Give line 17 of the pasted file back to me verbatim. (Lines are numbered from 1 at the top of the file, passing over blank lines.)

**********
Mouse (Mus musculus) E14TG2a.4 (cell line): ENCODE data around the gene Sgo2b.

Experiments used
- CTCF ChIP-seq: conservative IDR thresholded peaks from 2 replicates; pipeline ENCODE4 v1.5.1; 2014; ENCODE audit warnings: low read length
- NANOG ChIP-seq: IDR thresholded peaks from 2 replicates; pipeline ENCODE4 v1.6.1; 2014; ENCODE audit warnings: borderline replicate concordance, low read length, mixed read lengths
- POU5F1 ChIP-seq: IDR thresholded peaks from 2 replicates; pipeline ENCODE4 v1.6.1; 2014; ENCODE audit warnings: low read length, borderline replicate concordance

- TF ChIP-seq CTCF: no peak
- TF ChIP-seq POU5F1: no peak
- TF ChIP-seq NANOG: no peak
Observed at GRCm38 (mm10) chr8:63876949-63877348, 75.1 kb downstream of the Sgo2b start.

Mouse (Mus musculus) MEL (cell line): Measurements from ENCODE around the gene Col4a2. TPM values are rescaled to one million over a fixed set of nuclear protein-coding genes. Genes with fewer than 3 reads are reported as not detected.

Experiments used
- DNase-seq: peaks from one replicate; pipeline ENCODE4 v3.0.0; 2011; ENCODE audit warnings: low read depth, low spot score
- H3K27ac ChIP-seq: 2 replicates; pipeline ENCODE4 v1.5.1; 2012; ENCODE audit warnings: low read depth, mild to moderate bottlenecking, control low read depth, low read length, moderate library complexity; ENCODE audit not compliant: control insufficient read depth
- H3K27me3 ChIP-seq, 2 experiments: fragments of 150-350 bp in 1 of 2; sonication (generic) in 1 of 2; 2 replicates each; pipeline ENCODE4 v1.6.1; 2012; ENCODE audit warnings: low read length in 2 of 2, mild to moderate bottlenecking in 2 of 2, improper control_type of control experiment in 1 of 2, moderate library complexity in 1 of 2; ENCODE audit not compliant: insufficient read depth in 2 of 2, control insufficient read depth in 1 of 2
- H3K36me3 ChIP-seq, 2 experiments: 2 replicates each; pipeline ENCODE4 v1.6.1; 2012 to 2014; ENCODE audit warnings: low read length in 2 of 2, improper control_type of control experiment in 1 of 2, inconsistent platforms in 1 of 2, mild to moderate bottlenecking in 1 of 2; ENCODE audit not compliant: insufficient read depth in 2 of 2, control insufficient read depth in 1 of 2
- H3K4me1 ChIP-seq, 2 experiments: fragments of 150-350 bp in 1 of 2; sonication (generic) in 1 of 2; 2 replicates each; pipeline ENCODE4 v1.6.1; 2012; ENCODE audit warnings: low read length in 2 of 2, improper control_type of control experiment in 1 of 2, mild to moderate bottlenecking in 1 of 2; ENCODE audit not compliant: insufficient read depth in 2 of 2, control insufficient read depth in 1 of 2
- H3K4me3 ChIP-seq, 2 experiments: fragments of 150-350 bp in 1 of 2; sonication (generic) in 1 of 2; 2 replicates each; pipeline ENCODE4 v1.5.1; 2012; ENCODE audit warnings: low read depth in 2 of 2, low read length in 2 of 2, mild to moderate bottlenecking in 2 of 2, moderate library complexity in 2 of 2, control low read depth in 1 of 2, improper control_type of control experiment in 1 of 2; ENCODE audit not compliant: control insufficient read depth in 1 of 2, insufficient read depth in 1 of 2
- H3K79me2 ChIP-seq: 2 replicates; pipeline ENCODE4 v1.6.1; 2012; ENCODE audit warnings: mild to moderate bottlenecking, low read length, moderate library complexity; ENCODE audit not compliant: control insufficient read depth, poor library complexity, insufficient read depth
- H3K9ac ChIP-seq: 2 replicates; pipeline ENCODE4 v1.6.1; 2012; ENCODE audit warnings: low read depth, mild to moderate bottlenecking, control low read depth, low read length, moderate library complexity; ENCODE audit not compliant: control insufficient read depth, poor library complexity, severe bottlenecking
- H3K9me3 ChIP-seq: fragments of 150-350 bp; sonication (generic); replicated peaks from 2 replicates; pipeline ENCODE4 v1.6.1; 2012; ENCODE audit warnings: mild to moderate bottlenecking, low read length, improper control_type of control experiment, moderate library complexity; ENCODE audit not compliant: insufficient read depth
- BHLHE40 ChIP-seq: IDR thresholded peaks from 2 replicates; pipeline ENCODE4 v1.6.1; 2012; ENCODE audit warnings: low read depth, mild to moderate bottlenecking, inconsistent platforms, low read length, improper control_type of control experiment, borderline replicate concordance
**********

- H3K4me3 ChIP-seq, 2 experiments: fragments of 150-350 bp in 1 of 2; sonication (generic) in 1 of 2; 2 replicates each; pipeline ENCODE4 v1.5.1; 2012; ENCODE audit warnings: low read depth in 2 of 2, low read length in 2 of 2, mild to moderate bottlenecking in 2 of 2, moderate library complexity in 2 of 2, control low read depth in 1 of 2, improper control_type of control experiment in 1 of 2; ENCODE audit not compliant: control insufficient read depth in 1 of 2, insufficient read depth in 1 of 2